On-boarding a new hire isn’t a simple endeavor. In a large organization, where the process tends to be more standardized, the practice comes with its share of roadblocks. And as firms seek to squeeze results out of new hires faster, it has grown more important that organizations consistently tweak their on-boarding process to ensure time-to-productivity is up to snuff.
For George Bradt, managing director of executive on-boarding firm PrimeGenesis, the answer lies in having an on-boarding review board, a panel of key stakeholders in the on-boarding process that every so often takes a look at a firm’s practices and evaluates necessary changes.
The idea is to give line managers more support in new hire time-to-productivity, share best practices and build new capabilities. The board would not necessarily be a decision-making body, but would act as a firm’s intelligence resource on successful practices for getting large volumes of new hires up to speed — both from a company culture and performance perspective, he said.
“[On-boarding] is an HR process [that] line managers aren’t interested in,” Bradt said. “What they are interested in is improving the results … and the idea of a review board is to give them more support in these efforts.”
Bradt said there isn’t a definitive definition outlining who should sit or participate on such a board. Anyone with vested interest in the process should have a say. Also, Bradt said it’s important to make sure the construction of the review board isn’t made into just another HR process.
“If it’s too much of an HR process,” Bradt said, “everyone will hate it because it’s too much work.” Instead, talent managers — or anyone looking to create an on-boarding review board — should make it more informal and discussion oriented.
In the end, it’s designed to act as a tool that can conversationally assess and review best practices, Bradt said.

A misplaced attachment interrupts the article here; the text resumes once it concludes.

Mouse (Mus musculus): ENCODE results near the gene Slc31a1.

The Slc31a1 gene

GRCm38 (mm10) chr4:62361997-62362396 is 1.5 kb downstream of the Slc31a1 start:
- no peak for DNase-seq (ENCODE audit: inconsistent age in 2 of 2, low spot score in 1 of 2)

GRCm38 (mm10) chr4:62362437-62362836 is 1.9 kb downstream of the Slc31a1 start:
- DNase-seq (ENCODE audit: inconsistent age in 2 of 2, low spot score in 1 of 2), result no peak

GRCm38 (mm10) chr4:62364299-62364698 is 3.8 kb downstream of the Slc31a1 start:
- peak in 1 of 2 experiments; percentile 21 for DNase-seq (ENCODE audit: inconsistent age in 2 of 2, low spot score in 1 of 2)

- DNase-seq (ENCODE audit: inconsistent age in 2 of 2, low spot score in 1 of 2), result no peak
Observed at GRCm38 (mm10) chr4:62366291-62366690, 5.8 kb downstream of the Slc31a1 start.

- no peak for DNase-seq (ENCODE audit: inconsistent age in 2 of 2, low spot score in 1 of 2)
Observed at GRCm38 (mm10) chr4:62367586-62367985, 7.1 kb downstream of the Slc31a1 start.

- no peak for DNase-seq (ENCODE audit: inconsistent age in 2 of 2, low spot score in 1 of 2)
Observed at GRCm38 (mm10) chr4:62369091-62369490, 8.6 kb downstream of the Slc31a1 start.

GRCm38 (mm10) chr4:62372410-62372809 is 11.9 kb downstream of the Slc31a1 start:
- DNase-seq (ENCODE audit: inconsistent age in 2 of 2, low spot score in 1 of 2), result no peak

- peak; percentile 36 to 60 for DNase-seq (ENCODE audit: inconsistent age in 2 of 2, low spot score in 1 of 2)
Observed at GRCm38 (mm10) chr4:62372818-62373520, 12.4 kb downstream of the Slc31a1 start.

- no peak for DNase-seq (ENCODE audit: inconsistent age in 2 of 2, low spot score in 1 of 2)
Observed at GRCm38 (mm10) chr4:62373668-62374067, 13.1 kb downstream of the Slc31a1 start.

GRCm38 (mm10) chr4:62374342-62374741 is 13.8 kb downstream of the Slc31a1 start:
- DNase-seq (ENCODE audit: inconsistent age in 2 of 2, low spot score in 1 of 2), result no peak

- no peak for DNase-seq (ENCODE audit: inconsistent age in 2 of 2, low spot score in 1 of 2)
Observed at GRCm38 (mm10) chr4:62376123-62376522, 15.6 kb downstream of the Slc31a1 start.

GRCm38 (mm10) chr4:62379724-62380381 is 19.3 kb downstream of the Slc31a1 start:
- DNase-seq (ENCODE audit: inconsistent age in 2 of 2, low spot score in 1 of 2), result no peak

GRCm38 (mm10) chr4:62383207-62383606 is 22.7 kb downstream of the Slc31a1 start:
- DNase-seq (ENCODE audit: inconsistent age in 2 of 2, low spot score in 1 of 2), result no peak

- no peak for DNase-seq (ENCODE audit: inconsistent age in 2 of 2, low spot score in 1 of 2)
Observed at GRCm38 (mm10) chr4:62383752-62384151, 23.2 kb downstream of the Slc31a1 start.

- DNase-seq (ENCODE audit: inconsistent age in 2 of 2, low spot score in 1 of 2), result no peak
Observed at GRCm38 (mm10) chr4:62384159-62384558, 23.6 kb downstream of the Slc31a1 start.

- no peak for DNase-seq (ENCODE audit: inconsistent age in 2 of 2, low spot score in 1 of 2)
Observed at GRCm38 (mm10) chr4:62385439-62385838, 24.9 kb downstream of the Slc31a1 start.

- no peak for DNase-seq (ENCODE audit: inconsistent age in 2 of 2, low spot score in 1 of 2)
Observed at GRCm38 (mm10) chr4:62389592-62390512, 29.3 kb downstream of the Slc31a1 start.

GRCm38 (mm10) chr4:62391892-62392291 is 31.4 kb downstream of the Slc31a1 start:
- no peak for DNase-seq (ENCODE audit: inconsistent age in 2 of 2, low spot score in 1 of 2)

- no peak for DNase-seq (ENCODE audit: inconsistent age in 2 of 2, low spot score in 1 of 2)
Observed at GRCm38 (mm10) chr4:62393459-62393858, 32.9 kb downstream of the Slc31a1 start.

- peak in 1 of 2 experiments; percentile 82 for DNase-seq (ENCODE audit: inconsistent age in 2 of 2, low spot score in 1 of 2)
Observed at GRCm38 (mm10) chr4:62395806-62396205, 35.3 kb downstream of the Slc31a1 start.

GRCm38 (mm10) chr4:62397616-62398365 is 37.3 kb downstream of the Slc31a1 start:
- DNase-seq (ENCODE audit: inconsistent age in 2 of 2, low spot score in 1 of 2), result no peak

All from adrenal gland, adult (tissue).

But that doesn’t mean the idea of having a review board for on-boarding is appropriate for every company.
Ed Flowers, senior vice president and chief human resources officer at World Kitchen LLC, a kitchen and household tools company, said the idea of having an on-boarding review board might not be appropriate or efficient for a small firm. “I think a bigger company might want to do it,” he said. “I think smaller companies, like us, wouldn’t set up a review board.”
This is mainly because unlike a large company, World Kitchen’s HR function is consolidated. Plus, the number of people the firm hires each year might not warrant vast and extensive review of the firm’s on-boarding practices — it would be more informal. It also might be a matter of resources.
“A big company with different divisions might have people to evaluate on-boarding,” Flowers said, “so they might have more people to evaluate.”
Still, Flowers said it’s important to have some sort of system to review internal on-boarding practices. For some, it could come in the form of a review board; for others, like World Kitchen, it might come in the form of an employee survey that asks employees for input.
At any rate, both Bradt and Flowers agreed that HR practitioners shouldn’t settle for the status quo when it comes to on-boarding. Constant evaluation — to bring clarity and progress to the employee on-boarding experience — is essential.
Frank Kalman is an associate editor at Talent Management magazine. He can be reached at email@example.com.